The absorption of light per unit length in a medium is often quantified with an absorption coefficient α, also called attenuation coefficient. For a short propagation length z, where the overall absorption is small, the absorbed power for an incident power Pin is approximately α z Pin, and the total transmittance is approximately 1 − α z. For longer propagation lengths, the transmittance is exp(−α z).
Note that sometimes one uses absorption coefficients for field amplitudes instead of optical powers or intensities. These are two times smaller than the corresponding intensity absorption coefficients, because the intensity is proportional to the square of a field amplitude.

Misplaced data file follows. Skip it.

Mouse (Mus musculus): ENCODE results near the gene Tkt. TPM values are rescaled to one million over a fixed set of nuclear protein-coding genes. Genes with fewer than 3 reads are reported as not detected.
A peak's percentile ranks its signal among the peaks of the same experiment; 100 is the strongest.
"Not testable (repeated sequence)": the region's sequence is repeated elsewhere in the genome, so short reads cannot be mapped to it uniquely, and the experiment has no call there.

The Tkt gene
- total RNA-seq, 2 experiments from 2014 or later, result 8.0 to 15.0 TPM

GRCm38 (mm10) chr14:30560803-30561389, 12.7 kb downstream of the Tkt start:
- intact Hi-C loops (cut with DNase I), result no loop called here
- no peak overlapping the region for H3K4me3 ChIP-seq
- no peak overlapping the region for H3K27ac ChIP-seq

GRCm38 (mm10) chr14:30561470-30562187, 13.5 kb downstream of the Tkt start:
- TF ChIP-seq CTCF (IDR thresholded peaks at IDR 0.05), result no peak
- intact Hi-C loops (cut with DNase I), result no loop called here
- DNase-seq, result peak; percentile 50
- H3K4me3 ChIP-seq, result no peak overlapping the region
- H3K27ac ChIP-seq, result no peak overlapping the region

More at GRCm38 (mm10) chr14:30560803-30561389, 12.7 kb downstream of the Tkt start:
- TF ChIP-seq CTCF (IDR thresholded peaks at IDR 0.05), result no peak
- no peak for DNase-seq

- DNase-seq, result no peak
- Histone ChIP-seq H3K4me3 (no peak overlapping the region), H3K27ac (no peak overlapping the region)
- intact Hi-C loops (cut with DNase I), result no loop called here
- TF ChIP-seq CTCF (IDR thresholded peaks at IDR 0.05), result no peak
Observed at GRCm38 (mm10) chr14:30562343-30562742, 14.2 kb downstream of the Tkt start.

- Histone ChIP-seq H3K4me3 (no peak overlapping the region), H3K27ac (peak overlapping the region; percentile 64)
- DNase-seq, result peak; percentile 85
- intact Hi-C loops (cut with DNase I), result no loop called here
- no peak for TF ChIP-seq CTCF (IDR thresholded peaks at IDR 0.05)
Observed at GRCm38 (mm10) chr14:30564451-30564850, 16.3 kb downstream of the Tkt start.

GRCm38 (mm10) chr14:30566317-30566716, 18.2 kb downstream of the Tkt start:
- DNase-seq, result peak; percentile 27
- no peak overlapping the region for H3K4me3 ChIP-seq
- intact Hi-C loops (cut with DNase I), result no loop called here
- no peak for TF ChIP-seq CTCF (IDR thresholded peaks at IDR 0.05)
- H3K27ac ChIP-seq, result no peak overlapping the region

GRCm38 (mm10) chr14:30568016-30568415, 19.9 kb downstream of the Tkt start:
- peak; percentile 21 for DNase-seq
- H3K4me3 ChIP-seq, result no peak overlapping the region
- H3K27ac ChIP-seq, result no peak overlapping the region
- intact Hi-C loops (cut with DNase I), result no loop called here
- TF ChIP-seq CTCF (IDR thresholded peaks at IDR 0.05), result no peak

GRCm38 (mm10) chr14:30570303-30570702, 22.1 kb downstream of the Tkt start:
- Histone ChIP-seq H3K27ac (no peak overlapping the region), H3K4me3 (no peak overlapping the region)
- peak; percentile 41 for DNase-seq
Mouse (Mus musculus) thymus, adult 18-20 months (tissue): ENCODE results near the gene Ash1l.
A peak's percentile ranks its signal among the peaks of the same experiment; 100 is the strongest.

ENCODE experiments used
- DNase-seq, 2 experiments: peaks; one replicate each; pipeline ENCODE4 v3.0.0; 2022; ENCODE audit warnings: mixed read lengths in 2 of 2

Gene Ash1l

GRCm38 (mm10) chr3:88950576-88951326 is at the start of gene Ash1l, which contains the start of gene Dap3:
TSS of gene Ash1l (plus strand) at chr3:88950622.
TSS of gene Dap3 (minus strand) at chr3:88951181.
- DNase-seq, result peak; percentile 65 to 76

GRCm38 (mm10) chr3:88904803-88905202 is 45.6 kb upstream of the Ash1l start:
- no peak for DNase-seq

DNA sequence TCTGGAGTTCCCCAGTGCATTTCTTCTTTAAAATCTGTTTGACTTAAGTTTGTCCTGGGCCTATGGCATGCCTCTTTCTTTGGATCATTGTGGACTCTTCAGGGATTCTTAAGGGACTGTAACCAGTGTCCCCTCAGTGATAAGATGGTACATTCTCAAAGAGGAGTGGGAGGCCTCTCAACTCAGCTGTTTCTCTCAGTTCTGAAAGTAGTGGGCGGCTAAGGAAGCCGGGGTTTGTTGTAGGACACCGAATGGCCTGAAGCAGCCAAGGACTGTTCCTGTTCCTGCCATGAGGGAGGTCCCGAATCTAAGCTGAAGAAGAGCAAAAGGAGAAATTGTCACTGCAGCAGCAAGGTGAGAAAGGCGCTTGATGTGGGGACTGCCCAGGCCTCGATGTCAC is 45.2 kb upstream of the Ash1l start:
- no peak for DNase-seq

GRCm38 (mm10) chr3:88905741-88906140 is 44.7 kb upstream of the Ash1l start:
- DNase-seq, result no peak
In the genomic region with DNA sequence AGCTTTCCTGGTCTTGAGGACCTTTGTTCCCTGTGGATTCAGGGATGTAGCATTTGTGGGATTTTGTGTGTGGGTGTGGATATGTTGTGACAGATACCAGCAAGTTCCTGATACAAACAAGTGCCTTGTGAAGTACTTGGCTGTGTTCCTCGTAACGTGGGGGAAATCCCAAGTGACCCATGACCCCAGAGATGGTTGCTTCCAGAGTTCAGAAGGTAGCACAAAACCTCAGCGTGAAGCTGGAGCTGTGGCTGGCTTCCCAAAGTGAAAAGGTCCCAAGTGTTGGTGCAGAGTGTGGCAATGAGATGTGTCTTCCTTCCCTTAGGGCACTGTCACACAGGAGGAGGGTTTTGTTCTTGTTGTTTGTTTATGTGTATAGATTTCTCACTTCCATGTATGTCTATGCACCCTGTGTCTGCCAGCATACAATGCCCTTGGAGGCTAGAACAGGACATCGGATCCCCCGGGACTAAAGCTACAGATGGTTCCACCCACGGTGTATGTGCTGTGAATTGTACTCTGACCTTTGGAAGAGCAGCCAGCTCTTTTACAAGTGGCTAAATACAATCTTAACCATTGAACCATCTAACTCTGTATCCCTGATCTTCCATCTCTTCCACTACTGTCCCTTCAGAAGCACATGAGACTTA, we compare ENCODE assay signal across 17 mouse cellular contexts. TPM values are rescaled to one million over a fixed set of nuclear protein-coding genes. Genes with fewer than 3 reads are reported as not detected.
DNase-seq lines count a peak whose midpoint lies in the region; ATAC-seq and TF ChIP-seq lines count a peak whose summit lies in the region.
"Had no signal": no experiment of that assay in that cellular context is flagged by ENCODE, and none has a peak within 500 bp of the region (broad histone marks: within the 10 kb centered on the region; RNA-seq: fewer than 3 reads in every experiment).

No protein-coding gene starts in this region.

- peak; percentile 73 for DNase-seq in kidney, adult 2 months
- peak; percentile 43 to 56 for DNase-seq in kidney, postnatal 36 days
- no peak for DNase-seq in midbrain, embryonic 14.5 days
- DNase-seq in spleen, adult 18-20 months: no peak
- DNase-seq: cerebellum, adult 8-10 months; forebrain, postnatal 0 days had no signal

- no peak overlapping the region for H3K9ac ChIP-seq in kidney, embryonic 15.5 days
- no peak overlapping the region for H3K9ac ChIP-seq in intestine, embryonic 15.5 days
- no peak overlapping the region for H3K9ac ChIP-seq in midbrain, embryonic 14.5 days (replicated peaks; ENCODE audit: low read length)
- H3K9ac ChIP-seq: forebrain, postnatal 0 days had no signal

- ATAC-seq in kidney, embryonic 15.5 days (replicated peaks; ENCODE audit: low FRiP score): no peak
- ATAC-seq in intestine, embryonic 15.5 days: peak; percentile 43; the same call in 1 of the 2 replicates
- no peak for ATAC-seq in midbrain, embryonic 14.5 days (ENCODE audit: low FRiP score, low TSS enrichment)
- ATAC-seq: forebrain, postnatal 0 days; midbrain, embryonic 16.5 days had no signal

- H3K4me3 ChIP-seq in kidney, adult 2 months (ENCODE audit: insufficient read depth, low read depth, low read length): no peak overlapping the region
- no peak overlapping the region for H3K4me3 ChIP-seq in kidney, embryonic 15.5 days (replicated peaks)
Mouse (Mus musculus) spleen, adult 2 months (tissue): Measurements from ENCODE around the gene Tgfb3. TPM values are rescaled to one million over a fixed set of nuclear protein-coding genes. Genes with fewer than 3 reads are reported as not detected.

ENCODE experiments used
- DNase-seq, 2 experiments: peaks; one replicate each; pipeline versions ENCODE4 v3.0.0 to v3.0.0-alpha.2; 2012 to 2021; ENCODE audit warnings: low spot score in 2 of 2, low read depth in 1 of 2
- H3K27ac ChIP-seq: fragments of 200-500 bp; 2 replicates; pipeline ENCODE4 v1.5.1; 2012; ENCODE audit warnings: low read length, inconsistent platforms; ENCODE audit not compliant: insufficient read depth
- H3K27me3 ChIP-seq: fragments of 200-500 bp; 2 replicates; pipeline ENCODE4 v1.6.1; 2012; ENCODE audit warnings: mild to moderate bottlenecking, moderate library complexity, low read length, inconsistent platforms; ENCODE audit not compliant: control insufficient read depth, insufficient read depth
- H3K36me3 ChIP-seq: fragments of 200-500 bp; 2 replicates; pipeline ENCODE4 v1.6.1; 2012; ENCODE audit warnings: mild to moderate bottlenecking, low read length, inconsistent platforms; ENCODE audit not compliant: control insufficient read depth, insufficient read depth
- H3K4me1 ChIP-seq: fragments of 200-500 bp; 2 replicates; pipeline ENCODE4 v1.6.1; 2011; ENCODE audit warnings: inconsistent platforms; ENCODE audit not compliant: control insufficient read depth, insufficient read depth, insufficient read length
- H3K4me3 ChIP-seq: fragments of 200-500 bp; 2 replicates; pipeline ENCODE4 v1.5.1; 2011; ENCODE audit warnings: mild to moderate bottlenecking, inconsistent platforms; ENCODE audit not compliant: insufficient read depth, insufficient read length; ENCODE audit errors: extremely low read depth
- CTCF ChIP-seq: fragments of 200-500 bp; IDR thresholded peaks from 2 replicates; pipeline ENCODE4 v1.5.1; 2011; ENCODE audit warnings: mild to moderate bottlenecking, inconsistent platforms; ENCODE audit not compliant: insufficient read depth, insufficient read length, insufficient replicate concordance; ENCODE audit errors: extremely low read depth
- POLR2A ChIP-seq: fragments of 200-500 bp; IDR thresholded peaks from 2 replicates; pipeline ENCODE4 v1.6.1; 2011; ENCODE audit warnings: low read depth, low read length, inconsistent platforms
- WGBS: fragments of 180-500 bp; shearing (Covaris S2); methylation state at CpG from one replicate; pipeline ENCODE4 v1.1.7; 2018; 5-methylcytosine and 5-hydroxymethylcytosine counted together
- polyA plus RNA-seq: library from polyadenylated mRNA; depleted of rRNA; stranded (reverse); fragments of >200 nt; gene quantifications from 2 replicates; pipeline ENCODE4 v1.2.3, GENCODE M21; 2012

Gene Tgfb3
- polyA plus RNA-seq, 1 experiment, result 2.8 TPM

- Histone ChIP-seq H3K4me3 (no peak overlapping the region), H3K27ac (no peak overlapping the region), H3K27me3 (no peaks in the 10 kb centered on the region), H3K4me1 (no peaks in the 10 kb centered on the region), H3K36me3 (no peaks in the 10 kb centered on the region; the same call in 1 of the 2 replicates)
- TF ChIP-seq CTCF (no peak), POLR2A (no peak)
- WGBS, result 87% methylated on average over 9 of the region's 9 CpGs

In some cases, one uses a decadic absorption coefficient, which is smaller by the factor ln 10, so that the absorbance is simply that coefficient times the optical path length.
Relation to Microscopic Properties
If an absorption is caused by absorbing atoms or ions (for example, dopant ions in some transparent glass or crystalline material), the absorption coefficient is the product of the doping density (in units of m−3) and the absorption cross section (in units of m2) at the relevant optical wavelength.